student community because of ROTCs excessive machismo and anti-gay character.

7. The ROTC program is undemocratic. The Philippines is one of the very few countries where
conscription and forced military training are practiced. The United States, which influenced our country
to institutionalize the ROTC, never made it mandatory.

8. The ROTC promotes a distorted sense of leadership. Students are molded in becoming more active
stakeholders of our country but on the contrary we are being exposed to bankrupt politics of status and

9. The ROTC is a futile exercise. It failed miserably in teaching students the basics of military training.
Year after year, students graduate from this program without any clue what learning have they gained
from ROTC.

10. The ROTC program was given all time in the world to reform and make itself more relevant to the
aspirations of the students but all in vain. Simple reforms and dole-out concessions will not preserve the
whole integrity of the institution.

Members of AKBAYAN Youth, Student Council Alliance of the Philippines, and Movement for the
Advancement of Student Power handed this flyer to us, the said organizations and groups don't have
any affiliation with this site.


Mandatory ROTC? How about no?

'What we need is a better path for the socio-civic involvement of the youth, a path that is congruent to
the challenges of the changing times'

Marjohara Tucay

Published 5:58 PM, August 02, 2016

Updated 5:58 PM, August 02, 2016

Palace officials have begun deliberating the move to reinstate the mandatory nature of the Reserve
Officers Training Corps (ROTC), with President Rodrigo Duterte's cabinet including the topic in their
fourth regular meeting on Monday, August 1.

This move follows Dutertes pronouncement in his first State of the Nation Address that there is a need
to strengthen ROTC to instill love of country and good citizenship.

Moves to reinstate mandatory ROTC are not new. Since the passage of Republic Act 9163 in 2002, which
made the ROTC program only one of the options under the National Service Training Program (NSTP),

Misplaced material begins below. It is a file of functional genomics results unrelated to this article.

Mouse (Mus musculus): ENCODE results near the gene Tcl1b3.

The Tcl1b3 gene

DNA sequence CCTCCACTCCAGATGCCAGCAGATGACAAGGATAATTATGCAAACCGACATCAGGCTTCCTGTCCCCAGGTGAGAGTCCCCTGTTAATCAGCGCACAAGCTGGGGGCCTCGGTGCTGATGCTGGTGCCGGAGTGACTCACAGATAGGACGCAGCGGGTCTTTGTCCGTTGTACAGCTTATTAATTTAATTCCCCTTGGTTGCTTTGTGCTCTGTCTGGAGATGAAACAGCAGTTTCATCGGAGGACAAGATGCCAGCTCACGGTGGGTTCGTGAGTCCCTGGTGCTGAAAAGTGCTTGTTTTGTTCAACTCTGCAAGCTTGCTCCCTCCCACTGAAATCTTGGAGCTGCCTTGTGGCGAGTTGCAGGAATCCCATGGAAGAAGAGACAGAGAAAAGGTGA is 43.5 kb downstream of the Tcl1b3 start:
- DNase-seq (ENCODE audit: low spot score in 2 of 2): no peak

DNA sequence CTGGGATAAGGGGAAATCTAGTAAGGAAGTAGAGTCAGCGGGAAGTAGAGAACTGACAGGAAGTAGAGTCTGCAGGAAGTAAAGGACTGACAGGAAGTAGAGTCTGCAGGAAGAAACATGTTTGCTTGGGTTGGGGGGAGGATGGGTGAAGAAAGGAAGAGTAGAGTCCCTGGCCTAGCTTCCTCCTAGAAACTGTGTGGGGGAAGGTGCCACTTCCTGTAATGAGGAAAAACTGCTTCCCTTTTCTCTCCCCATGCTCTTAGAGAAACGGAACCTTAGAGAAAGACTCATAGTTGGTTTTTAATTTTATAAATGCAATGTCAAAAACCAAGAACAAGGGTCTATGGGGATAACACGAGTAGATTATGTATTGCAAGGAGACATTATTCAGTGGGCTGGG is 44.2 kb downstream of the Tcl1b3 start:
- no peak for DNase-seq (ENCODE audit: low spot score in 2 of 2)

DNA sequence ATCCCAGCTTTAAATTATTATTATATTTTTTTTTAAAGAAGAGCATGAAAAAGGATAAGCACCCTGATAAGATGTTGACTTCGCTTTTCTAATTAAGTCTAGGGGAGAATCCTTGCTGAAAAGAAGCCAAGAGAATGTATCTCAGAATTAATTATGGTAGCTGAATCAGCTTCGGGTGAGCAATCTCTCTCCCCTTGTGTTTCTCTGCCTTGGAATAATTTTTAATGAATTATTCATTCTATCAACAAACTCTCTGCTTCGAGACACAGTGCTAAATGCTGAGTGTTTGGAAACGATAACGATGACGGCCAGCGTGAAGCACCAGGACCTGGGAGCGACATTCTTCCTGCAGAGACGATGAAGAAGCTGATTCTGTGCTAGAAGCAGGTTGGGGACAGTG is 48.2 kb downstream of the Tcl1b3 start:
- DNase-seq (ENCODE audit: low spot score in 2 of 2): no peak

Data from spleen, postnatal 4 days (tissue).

militarymen-turned-legislators have continually pushed for the reservist program to be brought back to
its glory days.

Backers of the move to make ROTC mandatory again argue that it would help teach discipline and
nationalism. Others, like newly-elected Senator Win Gatchalian, turn to the escalating sea dispute in
the West Philippine Sea, saying that the revival of mandatory ROTC would help drive the point that
although we are a small nation in economic and military terms, we will never back down from our fight
for sovereignty in the West Philippine Sea."

While these arguments may sound good at first, both do not necessarily hold water under closer

The militarist argument

First, supporters of the mandatory ROTC link the issue to the West Philippine Sea, arguing that it will
ensure that the nation has enough military reservists if ever the dispute escalates to war.

However, such line of thinking implies that sooner or later, we have to face off with China, that war is
inevitable. It undermines current diplomacy measures being undertaken by the national government to
resolve the dispute.

More importantly, ramping up the ranks of military reservists through mandatory ROTC does not
necessarily translate to a stronger armed forces capable of defending Philippine territory if push comes
to shove.

The move does not answer the fact that we have a vastly dilapidated territorial defense system, no
thanks to the corruption-ridden AFP Modernization Program which, to date, has spent almost P100
billion for procuring mostly refurbished equipment.

In a way, the mandatory ROTC campaign may even be viewed as a smoke-and-mirrors move meant to
placate longstanding criticism on our territorial defense capabilities.

A violent past

Making ROTC mandatory again is also not tantamount to magically instilling nationalism in the Filipino
youth. In contrast, the program has in fact led to countless violations of students rights.
The ROTC program has long been criticized for being an avenue for continuing abuse and violence